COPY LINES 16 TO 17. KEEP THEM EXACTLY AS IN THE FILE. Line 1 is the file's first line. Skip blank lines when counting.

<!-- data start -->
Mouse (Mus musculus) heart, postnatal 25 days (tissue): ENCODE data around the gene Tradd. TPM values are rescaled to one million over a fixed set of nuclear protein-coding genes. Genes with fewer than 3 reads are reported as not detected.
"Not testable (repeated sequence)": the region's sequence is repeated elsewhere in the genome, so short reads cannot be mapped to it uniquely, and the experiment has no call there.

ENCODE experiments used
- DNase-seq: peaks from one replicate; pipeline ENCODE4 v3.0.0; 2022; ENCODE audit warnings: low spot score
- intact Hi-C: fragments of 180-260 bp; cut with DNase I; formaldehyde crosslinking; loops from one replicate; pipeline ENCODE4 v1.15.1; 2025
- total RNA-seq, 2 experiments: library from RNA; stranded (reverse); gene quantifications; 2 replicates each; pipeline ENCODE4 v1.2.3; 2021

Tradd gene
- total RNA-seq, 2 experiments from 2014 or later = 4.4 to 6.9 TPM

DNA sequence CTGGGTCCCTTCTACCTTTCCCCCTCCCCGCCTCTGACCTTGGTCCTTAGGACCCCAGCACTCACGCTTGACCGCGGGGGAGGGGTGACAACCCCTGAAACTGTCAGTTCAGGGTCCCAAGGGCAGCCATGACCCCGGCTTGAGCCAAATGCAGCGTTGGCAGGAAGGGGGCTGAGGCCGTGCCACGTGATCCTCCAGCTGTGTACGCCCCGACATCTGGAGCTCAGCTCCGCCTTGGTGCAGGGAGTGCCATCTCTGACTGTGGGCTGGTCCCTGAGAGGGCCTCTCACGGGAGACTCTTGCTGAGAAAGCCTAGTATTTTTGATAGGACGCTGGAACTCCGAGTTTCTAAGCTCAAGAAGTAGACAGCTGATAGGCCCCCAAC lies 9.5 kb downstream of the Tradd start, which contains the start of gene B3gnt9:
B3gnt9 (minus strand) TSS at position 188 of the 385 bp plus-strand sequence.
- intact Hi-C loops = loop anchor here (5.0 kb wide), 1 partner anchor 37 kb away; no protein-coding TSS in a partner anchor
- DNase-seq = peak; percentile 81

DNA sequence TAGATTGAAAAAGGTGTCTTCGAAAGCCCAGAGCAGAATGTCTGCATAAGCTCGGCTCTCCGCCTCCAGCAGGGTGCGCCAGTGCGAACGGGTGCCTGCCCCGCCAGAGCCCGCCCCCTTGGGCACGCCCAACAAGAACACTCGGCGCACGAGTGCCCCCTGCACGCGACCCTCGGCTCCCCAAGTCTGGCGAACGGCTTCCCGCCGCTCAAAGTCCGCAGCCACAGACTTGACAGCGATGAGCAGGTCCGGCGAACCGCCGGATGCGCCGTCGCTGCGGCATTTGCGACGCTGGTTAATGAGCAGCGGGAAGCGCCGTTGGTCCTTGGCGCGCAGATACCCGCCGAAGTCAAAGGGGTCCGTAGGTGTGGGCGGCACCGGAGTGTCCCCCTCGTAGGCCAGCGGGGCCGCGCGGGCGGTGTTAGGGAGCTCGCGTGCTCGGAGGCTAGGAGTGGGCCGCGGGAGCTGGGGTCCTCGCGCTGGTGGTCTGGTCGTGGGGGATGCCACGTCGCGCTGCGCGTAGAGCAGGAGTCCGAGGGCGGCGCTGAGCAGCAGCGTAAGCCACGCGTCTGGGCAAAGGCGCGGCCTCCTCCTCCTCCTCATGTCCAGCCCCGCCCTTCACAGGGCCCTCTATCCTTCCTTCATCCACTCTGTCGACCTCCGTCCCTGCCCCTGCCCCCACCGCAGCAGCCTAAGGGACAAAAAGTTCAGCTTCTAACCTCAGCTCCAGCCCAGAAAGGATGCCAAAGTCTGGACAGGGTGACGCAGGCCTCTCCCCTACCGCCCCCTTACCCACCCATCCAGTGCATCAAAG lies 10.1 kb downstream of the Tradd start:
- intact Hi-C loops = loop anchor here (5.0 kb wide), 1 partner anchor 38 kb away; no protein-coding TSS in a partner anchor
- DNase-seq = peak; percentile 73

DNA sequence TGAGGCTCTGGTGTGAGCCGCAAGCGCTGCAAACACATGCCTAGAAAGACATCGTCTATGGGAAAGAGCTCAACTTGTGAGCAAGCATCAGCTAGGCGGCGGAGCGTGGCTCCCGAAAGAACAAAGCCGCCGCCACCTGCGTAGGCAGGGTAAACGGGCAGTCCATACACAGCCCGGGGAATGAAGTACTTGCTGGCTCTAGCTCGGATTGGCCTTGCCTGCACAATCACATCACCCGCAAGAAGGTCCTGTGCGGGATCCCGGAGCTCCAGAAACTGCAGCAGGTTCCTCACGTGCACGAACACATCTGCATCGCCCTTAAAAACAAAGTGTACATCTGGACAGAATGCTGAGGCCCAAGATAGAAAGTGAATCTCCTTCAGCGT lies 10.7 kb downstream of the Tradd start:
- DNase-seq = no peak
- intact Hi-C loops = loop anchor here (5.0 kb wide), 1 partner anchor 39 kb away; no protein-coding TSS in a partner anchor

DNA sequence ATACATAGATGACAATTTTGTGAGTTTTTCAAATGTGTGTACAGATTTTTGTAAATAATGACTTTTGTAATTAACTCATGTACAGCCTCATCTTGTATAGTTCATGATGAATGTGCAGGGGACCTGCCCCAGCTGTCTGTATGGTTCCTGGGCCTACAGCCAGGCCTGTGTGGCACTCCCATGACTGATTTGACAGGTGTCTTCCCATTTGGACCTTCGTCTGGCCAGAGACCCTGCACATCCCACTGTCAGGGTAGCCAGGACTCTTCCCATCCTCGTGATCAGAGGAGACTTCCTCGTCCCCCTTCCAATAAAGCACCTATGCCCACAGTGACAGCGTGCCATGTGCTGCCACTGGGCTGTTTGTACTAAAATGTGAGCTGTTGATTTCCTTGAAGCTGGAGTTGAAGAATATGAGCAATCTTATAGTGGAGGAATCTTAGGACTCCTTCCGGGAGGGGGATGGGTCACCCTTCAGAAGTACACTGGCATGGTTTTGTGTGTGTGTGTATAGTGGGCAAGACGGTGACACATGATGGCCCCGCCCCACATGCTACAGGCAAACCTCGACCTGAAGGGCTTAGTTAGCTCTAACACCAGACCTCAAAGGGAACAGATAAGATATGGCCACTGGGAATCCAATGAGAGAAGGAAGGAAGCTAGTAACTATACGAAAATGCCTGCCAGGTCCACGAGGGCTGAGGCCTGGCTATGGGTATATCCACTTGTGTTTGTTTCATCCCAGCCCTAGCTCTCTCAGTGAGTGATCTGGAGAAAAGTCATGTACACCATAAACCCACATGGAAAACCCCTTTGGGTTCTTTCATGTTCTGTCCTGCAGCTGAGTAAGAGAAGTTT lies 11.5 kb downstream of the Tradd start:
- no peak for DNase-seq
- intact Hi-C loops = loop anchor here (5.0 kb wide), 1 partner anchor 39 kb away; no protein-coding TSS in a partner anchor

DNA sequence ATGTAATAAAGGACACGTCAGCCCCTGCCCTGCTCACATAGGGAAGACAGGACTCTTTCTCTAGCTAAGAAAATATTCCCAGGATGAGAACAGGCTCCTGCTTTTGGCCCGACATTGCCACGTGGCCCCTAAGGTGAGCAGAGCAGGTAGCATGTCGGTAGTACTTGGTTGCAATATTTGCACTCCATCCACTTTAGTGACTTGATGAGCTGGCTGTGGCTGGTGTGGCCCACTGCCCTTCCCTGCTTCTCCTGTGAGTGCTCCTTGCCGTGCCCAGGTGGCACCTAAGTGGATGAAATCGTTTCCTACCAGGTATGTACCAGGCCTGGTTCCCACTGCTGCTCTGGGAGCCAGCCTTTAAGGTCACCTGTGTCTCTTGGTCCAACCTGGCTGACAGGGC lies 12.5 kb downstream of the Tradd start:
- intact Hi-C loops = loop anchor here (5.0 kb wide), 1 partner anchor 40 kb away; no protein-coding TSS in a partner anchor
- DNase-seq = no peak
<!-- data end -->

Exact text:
DNA sequence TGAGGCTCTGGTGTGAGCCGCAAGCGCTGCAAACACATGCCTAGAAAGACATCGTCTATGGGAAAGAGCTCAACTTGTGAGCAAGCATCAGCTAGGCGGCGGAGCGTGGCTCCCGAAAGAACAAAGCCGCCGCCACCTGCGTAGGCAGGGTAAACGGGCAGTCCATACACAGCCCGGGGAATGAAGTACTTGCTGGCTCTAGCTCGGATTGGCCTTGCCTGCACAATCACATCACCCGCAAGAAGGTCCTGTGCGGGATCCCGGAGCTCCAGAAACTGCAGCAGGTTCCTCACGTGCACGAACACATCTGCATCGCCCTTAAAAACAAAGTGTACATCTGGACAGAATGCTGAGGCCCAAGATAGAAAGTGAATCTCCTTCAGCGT lies 10.7 kb downstream of the Tradd start:
- DNase-seq = no peak